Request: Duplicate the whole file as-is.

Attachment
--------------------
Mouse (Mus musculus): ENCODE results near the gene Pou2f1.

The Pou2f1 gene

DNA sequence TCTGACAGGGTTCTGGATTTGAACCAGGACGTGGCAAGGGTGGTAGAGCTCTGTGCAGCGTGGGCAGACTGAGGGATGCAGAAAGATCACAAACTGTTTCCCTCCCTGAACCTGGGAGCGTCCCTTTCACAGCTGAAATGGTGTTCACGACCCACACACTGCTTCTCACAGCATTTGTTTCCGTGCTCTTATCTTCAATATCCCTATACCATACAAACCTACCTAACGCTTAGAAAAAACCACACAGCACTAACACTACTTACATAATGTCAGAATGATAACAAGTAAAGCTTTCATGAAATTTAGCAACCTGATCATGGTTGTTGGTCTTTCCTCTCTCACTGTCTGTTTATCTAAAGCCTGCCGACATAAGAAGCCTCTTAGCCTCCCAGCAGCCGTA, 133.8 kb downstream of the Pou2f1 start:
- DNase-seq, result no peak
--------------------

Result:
Mouse (Mus musculus): ENCODE results near the gene Pou2f1.

The Pou2f1 gene

DNA sequence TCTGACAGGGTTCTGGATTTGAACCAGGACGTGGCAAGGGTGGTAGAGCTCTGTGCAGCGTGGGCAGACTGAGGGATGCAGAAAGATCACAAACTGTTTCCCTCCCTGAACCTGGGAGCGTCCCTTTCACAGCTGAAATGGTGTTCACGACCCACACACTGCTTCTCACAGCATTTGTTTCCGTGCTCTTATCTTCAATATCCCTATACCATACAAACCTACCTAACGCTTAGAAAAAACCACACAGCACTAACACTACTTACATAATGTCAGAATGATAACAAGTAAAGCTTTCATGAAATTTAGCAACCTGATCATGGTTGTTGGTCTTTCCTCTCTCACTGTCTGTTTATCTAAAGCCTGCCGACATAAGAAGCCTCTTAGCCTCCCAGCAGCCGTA, 133.8 kb downstream of the Pou2f1 start:
- DNase-seq, result no peak